Throughout these inquiry projects, the educator, with her expertise of the curriculum, is able to locate and pull out curriculum expectations from the children’s investigations. So – in response to those original questions often asked by educators – the students are able to explore topics and problems that mean something to them while the educator ensures aspects of the curriculum are being covered (bonus: students’ wonders often exceed curriculum expectations!). This is not as difficult as it sounds, especially when the educator focuses on the “big ideas” found within the curriculum and picks up on students’ interests or questions that, if explored further, would likely lead to the achievement of overall curriculum goals (Ontario Ministry of Education, 2013).

It’s important to understand that inquiry-based learning is not letting go of the class and allowing complete self-direction by the students. After all, “Students’ thinking can be limited when confined to their own experiences. Educators have the privilege of introducing students to ideas that do not emerge spontaneously and from discovery alone, and similarly, they must assume the role of helping children notice things that would not otherwise be seen” (Ontario Ministry of Education, 2013). Therefore, sometimes this means that the educator may also be involved in the initial ‘sparking’ of an inquiry project by presenting the students with topics, questions or materials that could potentially grab the interests of the students and give them some direction for their next set of wonders and investigations. Educators “play the role of “provocateur,” finding creative ways to introduce students to ideas and to subject matter that is of interest to them and offers “inquiry potential” or promise in terms of opportunities for students to engage in sustained inquiry of their own” (Ontario Ministry of Education, 2013). The idea is to keep things as open-ended as possible and to allow the students to interact with new stimuli in their own unique ways. The educator may assume that by presenting particular “sparks” the inquiry will unfold in a certain way. However, most often it never quite evolves as the educator imagines and the children end up swaying the inquiry in unexpected directions according to their interests, backgrounds or strengths in abilities.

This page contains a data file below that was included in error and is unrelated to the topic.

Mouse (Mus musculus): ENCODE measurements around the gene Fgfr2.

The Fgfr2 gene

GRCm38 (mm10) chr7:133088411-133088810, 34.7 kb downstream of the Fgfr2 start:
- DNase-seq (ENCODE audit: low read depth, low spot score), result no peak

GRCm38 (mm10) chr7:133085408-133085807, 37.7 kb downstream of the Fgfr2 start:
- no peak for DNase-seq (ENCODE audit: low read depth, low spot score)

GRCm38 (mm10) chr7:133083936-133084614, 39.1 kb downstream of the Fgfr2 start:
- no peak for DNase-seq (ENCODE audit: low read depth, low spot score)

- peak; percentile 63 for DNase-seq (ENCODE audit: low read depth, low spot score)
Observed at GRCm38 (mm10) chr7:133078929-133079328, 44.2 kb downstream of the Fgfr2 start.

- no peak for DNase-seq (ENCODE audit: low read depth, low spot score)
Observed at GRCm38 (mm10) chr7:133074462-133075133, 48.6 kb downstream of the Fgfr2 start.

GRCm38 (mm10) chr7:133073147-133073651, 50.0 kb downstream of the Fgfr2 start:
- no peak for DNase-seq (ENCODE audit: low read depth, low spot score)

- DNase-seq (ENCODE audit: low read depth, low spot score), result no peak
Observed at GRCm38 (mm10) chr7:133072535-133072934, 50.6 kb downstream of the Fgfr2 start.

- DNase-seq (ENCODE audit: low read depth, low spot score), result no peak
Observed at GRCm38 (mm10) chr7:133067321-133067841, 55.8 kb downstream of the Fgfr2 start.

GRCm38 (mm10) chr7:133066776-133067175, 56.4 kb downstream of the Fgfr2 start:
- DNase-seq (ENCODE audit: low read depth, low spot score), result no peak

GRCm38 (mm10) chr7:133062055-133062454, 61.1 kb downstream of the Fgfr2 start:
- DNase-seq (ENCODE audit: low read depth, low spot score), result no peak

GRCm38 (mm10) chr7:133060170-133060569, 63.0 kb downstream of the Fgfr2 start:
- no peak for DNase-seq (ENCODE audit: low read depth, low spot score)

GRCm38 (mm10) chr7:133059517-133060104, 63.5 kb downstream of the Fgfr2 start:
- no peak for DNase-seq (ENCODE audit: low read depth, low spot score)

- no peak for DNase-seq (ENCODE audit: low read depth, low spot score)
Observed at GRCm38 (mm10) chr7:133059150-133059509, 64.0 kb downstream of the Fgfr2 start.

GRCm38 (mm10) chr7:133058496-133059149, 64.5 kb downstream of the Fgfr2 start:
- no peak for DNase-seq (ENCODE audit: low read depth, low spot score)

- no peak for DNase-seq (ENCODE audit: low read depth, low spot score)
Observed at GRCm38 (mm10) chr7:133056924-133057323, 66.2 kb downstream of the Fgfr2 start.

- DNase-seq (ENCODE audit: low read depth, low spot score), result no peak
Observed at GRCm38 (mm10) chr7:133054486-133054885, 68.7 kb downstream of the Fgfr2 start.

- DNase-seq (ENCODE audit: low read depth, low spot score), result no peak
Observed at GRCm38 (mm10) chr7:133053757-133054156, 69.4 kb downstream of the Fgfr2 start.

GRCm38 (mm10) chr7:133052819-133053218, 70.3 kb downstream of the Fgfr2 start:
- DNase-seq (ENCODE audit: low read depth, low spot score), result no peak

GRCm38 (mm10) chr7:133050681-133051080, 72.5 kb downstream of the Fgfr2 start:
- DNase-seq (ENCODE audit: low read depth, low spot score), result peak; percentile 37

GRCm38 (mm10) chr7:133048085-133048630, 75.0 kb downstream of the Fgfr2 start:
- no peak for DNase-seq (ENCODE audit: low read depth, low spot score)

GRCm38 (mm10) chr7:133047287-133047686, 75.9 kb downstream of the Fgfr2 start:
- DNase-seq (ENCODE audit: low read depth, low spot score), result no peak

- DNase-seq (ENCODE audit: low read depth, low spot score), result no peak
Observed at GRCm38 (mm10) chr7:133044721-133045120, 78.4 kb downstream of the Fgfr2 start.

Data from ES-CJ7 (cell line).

The Birth of our Winter & Polar Inquiry

Encouraging Thinking About Winter

After coming back from Winter Vacation, we found that the students just needed some time to relax and get back into their routines at school. There wasn’t a whole lot of burning questions or major wondering going on at first. Instead of waiting, we offered some new learning centers and invitations to play that we suspected would get them back into their “investigative” frame of thinking. We knew that “Whether inquiry begins with the student, teacher or a shared classroom experience, what matters most is that the initial query sparks student interest and provides the opportunity and resources for in-depth student investigations” (Ontario Ministry of Education, 2013). Since we had quite a bit of snow now (as opposed to before Christmas), we decided to work with the topic of “snow” and see where it took us.

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One of my most favourite quotes related to the power of the Arts.

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Christmas, Hanukkah and Much More!

“We all should know that diversity makes for a rich tapestry, and we must understand that all the threads of the tapestry are equal in value no matter what their color.” – Maya Angelou

To celebrate the holiday season in Room 209, we did our very best to be as inclusive as possible and to expose the children to new and different cultural celebrations including: Christmas, Hanukkah, Eid and Kwanzaa. The month flew by and I admit, with all of the excitement and projects, I got a little behind on my photo taking. Read this post to see what I did manage to collect and to get a taste for how our holiday season celebrations and learning played out.

Starting Off the Month…

Elf on the Shelf: Requesting an Elf from Santa

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After telling the children that I had once heard if you requested an elf from Santa, he might send one, they were excited to give it a try! I did an interactive writing lesson with both classes in which we wrote a letter to Santa, asking him for an elf. We used our sound board to remember letter sounds as we went along. After both letters were complete, I put them both in the mail addressed to Santa.